For more strategies, listen to the podcast episode at the top of this page or here. You can also check out the Cornell Lab of Ornithology's Birding Skills playlist on YouTube. There's also this Audubon article that goes more in depth.

Birding by sound

Even though birding is often conceptualized as a very visual activity, you can learn a lot by listening as well. Not everyone can (or chooses to) rely on seeing a bird to know what it is.

When trying to learn bird calls or bird songs, Corina Newsome of the Georgia Audubon recommends coming up with a mnemonic for whatever it is you're trying to commit to memory. Does the call or song sound like a particular word or phrase?

Take a Northern Cardinal, for example. Newsome notes it sounds like they're saying the English word "pretty."

Compare that to the sound of a Tufted Titmouse, which sounds more like "Peter." "It's almost the same thing. But the inflections, or the emphasis, [are] a little bit different," says Newsome.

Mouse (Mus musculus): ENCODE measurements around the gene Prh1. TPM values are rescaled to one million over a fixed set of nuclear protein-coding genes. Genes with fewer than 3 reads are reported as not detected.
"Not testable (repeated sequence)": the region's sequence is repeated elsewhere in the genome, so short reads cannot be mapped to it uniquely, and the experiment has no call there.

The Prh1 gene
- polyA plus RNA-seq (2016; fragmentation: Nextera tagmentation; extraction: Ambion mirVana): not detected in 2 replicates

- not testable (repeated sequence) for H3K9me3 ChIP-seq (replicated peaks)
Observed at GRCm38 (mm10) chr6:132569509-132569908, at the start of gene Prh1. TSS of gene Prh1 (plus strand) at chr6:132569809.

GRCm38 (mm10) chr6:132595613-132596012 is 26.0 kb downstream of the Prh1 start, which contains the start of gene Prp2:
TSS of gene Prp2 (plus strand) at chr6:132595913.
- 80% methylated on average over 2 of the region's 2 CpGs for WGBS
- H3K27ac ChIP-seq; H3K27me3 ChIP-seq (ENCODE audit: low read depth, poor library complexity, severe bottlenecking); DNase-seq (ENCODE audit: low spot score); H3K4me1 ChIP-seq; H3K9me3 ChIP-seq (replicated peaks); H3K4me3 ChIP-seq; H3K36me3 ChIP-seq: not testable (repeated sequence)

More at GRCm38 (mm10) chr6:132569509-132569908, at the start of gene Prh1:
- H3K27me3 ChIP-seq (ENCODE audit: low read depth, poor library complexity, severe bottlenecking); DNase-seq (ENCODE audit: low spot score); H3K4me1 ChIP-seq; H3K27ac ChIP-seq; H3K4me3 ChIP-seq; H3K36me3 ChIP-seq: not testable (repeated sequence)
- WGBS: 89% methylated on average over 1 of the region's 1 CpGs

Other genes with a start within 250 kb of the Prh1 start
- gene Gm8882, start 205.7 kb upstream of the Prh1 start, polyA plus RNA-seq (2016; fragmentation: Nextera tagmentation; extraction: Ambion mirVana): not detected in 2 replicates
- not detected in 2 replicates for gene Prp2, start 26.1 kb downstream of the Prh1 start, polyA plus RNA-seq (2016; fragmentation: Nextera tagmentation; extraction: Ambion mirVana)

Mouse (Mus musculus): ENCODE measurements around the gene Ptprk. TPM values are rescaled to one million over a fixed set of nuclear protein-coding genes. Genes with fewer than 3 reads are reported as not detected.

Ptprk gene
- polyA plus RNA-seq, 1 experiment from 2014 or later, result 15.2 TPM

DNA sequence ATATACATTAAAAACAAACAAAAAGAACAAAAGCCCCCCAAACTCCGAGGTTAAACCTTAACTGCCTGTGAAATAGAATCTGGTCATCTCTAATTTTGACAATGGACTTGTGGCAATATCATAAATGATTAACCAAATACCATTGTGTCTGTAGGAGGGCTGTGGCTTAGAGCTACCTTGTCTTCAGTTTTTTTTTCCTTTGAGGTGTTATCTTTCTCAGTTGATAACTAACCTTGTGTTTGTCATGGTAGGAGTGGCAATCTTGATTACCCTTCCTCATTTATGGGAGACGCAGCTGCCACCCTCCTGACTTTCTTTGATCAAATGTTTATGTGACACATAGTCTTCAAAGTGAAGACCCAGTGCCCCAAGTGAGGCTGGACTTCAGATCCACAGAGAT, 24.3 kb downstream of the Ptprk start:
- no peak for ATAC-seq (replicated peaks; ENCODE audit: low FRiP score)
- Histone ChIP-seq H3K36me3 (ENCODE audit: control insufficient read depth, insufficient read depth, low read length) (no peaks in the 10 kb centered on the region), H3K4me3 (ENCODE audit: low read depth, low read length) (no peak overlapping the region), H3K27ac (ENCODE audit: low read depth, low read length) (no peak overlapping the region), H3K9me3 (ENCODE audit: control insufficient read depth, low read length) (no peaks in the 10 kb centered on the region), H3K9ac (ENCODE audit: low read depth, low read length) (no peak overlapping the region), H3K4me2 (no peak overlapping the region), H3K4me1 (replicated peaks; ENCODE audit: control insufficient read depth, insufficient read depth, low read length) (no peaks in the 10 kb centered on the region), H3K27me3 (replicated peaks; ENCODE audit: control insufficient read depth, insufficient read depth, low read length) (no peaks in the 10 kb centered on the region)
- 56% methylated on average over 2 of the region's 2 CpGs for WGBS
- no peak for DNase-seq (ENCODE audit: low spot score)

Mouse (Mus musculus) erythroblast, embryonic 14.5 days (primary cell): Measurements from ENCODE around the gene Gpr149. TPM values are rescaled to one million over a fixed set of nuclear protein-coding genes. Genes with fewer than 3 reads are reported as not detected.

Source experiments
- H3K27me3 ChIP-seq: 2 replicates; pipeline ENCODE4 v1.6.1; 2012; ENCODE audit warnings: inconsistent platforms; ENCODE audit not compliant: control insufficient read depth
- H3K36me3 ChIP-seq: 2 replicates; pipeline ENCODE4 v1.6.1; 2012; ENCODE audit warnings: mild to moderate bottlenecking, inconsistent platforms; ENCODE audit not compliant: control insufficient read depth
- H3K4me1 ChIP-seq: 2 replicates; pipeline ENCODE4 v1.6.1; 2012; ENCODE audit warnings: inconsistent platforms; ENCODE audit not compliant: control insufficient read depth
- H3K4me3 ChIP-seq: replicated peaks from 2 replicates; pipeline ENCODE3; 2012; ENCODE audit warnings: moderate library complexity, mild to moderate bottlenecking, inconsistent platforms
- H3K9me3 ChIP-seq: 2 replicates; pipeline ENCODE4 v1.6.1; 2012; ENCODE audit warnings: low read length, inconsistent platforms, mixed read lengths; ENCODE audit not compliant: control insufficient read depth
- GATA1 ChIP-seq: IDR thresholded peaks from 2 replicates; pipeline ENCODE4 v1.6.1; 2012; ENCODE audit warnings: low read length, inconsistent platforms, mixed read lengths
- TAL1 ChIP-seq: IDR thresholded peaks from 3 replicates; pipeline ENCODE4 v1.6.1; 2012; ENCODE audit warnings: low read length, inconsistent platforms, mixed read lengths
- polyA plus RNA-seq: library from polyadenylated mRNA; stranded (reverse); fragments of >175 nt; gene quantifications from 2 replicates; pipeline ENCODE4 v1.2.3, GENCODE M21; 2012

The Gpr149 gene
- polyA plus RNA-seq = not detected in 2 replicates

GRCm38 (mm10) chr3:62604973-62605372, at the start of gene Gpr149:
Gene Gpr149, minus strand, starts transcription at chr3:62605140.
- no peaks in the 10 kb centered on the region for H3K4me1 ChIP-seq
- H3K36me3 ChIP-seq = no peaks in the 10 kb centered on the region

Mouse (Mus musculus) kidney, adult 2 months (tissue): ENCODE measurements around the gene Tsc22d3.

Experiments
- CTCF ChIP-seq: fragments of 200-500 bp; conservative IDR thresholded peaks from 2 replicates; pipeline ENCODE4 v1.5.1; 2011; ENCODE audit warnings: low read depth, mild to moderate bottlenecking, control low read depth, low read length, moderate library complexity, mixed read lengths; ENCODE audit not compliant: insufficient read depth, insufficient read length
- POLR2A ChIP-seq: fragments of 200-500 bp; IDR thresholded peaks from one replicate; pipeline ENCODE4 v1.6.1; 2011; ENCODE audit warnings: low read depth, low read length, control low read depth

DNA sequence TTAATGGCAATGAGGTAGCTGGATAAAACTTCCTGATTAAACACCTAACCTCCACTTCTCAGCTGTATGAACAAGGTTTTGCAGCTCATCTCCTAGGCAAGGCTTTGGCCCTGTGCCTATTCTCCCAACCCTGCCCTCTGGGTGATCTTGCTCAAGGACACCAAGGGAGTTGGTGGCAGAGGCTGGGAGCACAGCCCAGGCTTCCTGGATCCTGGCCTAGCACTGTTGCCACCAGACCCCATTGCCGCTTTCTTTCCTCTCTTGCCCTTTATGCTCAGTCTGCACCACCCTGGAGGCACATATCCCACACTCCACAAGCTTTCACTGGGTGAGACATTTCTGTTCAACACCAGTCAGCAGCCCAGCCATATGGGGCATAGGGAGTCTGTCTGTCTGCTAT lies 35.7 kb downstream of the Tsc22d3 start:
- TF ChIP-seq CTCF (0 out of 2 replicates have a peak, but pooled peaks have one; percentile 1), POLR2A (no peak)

Respect the birds, and respect your fellow birders.

If you're birding at a park or a nature sanctuary with posted rules, make sure to note them and adhere to them. They're designed to help protect the habitat and creatures that call that habitat home.

If you get excited when you spot a bird, and you accidentally scare it off, Newsome says that's okay. "The bird is exposed to a variety of stimuli. The bird won't be hurt by that," she says.

However, be aware that making loud noises and scaring away birds will probably irritate the birders around you. So be cognizant of the space you're entering, and how others are using it.

If someone asks you if you've come across anything "good" while you're out birding, they're generally asking if you've seen something unusual or unexpected. It might just be a cardinal to you, if you live in the Southern or Eastern United States and you see them all the time. But there's no such thing as a "bad" bird. "I don't want to go in with a consumer perspective where the more you've seen something, the less interesting it is, the less value it has to you," says Newsome.

As Rose says, "any bird you see is something to study."


The audio portion of this episode was produced by Clare Marie Schneider. Audio engineering support by Marcia Caldwell.

The following bird sounds were used in the audio version of the episode:

Northern Cardinal (ML107279), Tufted Titmouse (ML77284), Northern Cardinal (ML84683), Red-winged Blackbird (ML94328) © Wil Hershberger / Macaulay Library at the Cornell Lab of Ornithology.